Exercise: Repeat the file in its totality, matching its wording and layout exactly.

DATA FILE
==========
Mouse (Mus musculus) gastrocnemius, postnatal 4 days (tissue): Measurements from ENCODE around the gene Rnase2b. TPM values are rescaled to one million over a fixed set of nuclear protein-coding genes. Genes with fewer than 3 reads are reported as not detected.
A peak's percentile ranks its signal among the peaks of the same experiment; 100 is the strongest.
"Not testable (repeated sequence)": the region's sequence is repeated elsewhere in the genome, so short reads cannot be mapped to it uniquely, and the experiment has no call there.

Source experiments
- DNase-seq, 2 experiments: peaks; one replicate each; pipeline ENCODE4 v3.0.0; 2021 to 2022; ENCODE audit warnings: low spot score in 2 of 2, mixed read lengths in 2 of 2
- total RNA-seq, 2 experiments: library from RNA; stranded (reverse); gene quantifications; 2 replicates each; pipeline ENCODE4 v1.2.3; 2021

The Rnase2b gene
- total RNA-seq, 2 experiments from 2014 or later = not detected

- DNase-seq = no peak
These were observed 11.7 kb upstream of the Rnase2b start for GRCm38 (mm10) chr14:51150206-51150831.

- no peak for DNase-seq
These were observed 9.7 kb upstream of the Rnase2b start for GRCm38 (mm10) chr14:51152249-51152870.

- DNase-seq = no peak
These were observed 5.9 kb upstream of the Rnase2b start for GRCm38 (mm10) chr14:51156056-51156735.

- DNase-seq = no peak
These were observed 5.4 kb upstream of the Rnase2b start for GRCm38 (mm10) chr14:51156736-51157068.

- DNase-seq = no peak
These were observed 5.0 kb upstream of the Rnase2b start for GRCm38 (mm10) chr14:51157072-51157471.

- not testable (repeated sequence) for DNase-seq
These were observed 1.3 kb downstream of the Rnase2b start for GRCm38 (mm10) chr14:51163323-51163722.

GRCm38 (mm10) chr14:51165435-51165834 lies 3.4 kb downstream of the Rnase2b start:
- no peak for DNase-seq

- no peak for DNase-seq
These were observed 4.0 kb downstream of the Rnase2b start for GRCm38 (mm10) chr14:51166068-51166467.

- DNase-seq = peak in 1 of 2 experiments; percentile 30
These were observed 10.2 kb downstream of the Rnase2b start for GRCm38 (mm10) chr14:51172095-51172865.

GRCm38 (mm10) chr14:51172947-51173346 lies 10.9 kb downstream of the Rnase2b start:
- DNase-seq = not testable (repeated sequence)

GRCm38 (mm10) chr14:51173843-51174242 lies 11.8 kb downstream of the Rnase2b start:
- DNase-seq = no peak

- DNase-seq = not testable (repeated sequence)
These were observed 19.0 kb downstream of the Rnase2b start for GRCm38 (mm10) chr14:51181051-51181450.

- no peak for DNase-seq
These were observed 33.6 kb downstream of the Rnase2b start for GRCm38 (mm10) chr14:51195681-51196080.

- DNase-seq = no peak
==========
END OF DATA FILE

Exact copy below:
Mouse (Mus musculus) gastrocnemius, postnatal 4 days (tissue): Measurements from ENCODE around the gene Rnase2b. TPM values are rescaled to one million over a fixed set of nuclear protein-coding genes. Genes with fewer than 3 reads are reported as not detected.
A peak's percentile ranks its signal among the peaks of the same experiment; 100 is the strongest.
"Not testable (repeated sequence)": the region's sequence is repeated elsewhere in the genome, so short reads cannot be mapped to it uniquely, and the experiment has no call there.

Source experiments
- DNase-seq, 2 experiments: peaks; one replicate each; pipeline ENCODE4 v3.0.0; 2021 to 2022; ENCODE audit warnings: low spot score in 2 of 2, mixed read lengths in 2 of 2
- total RNA-seq, 2 experiments: library from RNA; stranded (reverse); gene quantifications; 2 replicates each; pipeline ENCODE4 v1.2.3; 2021

The Rnase2b gene
- total RNA-seq, 2 experiments from 2014 or later = not detected

- DNase-seq = no peak
These were observed 11.7 kb upstream of the Rnase2b start for GRCm38 (mm10) chr14:51150206-51150831.

- no peak for DNase-seq
These were observed 9.7 kb upstream of the Rnase2b start for GRCm38 (mm10) chr14:51152249-51152870.

- DNase-seq = no peak
These were observed 5.9 kb upstream of the Rnase2b start for GRCm38 (mm10) chr14:51156056-51156735.

- DNase-seq = no peak
These were observed 5.4 kb upstream of the Rnase2b start for GRCm38 (mm10) chr14:51156736-51157068.

- DNase-seq = no peak
These were observed 5.0 kb upstream of the Rnase2b start for GRCm38 (mm10) chr14:51157072-51157471.

- not testable (repeated sequence) for DNase-seq
These were observed 1.3 kb downstream of the Rnase2b start for GRCm38 (mm10) chr14:51163323-51163722.

GRCm38 (mm10) chr14:51165435-51165834 lies 3.4 kb downstream of the Rnase2b start:
- no peak for DNase-seq

- no peak for DNase-seq
These were observed 4.0 kb downstream of the Rnase2b start for GRCm38 (mm10) chr14:51166068-51166467.

- DNase-seq = peak in 1 of 2 experiments; percentile 30
These were observed 10.2 kb downstream of the Rnase2b start for GRCm38 (mm10) chr14:51172095-51172865.

GRCm38 (mm10) chr14:51172947-51173346 lies 10.9 kb downstream of the Rnase2b start:
- DNase-seq = not testable (repeated sequence)

GRCm38 (mm10) chr14:51173843-51174242 lies 11.8 kb downstream of the Rnase2b start:
- DNase-seq = no peak

- DNase-seq = not testable (repeated sequence)
These were observed 19.0 kb downstream of the Rnase2b start for GRCm38 (mm10) chr14:51181051-51181450.

- no peak for DNase-seq
These were observed 33.6 kb downstream of the Rnase2b start for GRCm38 (mm10) chr14:51195681-51196080.

- DNase-seq = no peak